Supporting Family Daycare Providers:
Finding Support Through Resources and Networking
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Did You Know?
Family day care providers who have access to community and educational resources are better equipped to lay a strong foundation for the children in their care. These children are more easily supported in their social-emotional development and with other important skills necessary for success in school and in life. Many family daycare providers face obstacles to acquiring the needed resources or have limited opportunities to interact with other providers. Time constraints, scheduling conflicts, financial concerns and the lengthy process of licensing a substitute child-care worker add to the challenge. It is important that family daycare providers build supportive networks and have access to resources that support the quality of care necessary to children’s healthy development. Some strategies include utilizing Family Resource Centers, park programs, and libraries. Building relationships with community organizations, and other family daycare providers can open the door for providers to expand their understanding of child development and school readiness.
- Connect with a Family Resource Center (FRC). FRC’s are located in many public school systems and communities across the state. They provide access to up-to-date information on early childhood & family resources / services and offer support to family daycare providers. Check http://www.ctfrc.org/our_centers.asp to locate an FRC in your area.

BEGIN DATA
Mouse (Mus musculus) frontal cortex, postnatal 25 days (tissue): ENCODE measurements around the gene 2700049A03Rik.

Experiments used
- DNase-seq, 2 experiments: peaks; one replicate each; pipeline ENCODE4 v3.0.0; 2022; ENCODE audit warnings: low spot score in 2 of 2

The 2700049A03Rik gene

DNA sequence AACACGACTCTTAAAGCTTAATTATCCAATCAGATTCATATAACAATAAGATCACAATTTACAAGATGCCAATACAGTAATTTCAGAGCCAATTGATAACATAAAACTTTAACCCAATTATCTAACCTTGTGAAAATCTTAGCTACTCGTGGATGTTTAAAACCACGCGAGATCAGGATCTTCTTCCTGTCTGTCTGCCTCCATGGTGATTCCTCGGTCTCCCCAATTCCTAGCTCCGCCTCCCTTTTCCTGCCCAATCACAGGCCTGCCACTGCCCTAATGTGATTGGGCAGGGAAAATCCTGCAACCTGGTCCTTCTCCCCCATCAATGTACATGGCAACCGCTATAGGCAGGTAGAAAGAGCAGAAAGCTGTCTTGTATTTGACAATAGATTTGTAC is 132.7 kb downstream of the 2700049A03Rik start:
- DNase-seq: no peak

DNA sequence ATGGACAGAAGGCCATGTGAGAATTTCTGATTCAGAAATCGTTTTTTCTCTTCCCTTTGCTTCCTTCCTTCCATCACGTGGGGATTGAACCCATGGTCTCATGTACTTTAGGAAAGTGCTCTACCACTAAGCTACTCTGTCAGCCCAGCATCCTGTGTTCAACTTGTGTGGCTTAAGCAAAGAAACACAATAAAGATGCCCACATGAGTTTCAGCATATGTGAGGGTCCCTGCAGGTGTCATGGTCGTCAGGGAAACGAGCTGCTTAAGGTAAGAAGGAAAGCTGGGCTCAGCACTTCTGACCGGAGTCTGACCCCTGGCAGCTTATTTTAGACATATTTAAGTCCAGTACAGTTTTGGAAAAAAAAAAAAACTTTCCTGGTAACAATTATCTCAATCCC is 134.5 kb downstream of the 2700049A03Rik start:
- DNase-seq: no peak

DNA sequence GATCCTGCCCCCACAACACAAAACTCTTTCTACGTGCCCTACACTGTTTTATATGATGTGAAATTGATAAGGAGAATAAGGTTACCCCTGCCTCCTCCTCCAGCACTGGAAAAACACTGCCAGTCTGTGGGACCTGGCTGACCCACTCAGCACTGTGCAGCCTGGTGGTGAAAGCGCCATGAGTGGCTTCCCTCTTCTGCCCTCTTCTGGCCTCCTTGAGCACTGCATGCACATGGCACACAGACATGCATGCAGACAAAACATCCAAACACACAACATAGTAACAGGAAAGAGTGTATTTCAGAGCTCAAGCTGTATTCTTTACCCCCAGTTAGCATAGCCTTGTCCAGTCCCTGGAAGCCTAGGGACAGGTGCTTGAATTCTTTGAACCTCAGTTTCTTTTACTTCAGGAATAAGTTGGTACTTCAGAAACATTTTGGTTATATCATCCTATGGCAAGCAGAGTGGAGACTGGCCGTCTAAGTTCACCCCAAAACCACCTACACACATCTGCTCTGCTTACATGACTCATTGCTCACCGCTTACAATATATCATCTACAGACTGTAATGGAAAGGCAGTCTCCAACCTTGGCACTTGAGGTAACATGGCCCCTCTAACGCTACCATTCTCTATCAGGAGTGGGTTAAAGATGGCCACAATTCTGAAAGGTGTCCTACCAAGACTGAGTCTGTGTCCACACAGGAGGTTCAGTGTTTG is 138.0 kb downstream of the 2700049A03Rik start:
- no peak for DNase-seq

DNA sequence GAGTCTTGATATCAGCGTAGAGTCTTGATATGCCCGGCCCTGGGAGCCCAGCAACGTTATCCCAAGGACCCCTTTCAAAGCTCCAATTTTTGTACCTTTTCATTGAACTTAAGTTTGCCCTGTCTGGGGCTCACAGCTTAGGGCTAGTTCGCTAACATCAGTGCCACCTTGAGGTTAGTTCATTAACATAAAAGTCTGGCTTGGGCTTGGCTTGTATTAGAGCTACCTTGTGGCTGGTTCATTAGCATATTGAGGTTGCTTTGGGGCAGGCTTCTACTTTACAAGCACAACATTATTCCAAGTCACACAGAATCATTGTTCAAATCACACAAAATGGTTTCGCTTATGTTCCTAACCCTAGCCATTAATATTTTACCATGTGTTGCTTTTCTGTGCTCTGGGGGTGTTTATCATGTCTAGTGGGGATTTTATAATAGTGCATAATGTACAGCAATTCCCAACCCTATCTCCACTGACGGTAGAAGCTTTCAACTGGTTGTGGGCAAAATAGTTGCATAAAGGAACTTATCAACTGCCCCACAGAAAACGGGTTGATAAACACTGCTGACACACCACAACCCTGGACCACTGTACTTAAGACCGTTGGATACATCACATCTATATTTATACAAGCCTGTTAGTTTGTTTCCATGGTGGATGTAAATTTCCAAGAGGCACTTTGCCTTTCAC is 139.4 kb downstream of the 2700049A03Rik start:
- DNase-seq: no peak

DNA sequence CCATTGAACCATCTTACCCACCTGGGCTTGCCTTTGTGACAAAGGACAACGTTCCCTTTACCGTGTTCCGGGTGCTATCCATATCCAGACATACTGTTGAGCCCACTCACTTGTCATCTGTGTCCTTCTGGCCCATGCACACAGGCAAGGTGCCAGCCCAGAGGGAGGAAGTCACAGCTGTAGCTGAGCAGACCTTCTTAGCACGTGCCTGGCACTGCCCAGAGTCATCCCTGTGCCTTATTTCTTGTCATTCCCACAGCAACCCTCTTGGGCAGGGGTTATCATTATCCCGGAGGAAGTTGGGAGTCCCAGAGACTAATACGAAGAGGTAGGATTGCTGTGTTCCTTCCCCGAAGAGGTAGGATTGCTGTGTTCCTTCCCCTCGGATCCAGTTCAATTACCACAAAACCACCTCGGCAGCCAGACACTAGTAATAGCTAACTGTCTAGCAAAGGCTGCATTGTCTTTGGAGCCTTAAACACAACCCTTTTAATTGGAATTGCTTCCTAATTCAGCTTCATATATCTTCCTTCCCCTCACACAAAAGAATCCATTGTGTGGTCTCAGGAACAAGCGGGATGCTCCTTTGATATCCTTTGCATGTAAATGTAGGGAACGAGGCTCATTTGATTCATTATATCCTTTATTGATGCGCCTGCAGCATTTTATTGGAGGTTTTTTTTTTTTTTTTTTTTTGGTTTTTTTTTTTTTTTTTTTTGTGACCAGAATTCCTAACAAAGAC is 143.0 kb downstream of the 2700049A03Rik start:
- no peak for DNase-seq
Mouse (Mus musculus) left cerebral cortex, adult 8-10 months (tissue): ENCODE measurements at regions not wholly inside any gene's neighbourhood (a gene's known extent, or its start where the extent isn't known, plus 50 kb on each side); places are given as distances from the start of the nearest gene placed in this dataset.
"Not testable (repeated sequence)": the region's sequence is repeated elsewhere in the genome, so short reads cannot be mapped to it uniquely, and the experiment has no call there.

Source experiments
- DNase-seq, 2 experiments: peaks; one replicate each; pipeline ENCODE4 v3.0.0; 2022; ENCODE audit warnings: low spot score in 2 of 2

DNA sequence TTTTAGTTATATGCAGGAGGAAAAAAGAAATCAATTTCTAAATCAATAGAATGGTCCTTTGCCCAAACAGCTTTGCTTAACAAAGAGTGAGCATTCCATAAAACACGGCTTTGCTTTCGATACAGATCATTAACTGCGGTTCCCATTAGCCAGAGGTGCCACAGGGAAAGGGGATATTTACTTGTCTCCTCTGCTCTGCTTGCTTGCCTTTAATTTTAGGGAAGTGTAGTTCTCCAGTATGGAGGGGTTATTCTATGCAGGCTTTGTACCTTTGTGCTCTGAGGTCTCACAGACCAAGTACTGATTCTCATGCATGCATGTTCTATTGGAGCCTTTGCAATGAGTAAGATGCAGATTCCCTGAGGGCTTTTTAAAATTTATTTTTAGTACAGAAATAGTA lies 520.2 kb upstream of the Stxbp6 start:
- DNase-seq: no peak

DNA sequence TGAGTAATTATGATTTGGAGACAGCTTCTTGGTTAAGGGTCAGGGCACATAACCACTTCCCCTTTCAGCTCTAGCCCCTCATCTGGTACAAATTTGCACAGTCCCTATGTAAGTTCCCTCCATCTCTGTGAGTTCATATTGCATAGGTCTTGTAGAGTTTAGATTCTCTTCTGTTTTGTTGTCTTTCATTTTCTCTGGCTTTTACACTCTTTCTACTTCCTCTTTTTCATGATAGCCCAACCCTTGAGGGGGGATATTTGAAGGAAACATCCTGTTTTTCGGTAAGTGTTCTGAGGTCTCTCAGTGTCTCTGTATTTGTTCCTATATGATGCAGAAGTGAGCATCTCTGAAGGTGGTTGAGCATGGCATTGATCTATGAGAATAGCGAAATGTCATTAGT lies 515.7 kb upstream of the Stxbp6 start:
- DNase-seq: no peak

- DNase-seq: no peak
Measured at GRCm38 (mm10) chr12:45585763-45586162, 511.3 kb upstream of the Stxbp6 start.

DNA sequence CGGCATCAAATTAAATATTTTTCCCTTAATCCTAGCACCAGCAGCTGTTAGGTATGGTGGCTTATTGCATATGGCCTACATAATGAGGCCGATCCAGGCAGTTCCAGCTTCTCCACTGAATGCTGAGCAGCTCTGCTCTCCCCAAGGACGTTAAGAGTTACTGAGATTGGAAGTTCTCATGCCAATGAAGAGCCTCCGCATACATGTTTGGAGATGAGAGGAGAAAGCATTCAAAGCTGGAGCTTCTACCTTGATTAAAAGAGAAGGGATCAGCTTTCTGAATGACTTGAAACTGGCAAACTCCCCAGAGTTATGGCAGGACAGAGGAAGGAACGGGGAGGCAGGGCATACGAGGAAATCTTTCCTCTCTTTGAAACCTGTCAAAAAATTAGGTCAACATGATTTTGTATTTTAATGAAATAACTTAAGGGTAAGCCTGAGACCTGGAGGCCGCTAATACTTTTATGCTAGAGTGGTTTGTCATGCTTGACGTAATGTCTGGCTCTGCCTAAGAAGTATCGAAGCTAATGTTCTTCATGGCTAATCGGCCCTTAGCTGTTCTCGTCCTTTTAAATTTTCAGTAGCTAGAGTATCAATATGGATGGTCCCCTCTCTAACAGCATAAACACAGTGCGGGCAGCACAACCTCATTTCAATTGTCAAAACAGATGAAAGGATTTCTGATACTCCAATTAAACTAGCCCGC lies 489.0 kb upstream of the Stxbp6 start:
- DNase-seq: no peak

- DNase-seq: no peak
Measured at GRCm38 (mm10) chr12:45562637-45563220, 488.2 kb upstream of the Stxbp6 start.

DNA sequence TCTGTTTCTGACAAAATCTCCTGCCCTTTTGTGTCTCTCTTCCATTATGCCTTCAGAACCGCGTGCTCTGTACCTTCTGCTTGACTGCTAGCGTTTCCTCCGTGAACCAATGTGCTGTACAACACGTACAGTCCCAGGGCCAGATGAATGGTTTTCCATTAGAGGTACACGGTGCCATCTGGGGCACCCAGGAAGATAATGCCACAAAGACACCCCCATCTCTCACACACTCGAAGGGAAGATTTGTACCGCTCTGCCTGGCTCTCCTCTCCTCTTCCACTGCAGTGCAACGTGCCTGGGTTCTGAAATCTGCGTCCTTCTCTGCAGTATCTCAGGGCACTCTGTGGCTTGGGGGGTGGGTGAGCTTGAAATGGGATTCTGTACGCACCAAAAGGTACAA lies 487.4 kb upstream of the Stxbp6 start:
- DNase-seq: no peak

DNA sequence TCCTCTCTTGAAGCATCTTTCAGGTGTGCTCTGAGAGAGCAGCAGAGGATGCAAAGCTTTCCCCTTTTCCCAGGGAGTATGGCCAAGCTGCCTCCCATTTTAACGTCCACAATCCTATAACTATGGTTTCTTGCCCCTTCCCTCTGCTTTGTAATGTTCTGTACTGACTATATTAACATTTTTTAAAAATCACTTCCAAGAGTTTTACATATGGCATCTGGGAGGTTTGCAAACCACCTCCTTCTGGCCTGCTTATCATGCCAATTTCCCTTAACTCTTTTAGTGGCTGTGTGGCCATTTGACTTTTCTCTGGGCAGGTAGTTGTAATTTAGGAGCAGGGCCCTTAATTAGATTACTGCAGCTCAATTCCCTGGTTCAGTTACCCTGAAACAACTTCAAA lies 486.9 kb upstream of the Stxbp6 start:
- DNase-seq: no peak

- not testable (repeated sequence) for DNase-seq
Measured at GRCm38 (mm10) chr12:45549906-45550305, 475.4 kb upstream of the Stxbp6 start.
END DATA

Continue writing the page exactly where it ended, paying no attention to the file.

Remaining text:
- Join a local childcare collaborative. This could have many benefits such as combining resources for outings & activities; holding get-togethers (think ice cream social); and cosponsoring fund raisers and workshops. Contact a local Family Resource Center or childcare center to find out whether there are any collaboratives in your area.
- Plan coffee get-togethers with other family daycare providers. Get-togethers can decrease feelings of isolation and provide a chance to share information and ideas about the family daycare experience.
- Plan monthly play dates with other providers. Arrange to meet another provider at the park for a play date with the children in your care, the library for story hour or plan an outing to the zoo together.
- Check your library for free passes to community events, plays, museums, parks, etc.
- Join with other local providers to create a small pool of licensed daycare substitutes. Sharing their services can improve the odds that a substitute teacher will be found when needed, as they are more likely to make themselves available if they know that they will have increased opportunities to work.
- The Chamber of Commerce can provide information on local businesses, community events, etc. Local businesses are usually good about offering help to daycare providers – for example, check with a local bakery about a demonstration on cake decorating.
- Look into family daycare websites, chat rooms and Face book pages. On-line support can range from discussion groups to classes on topics related to early childhood education.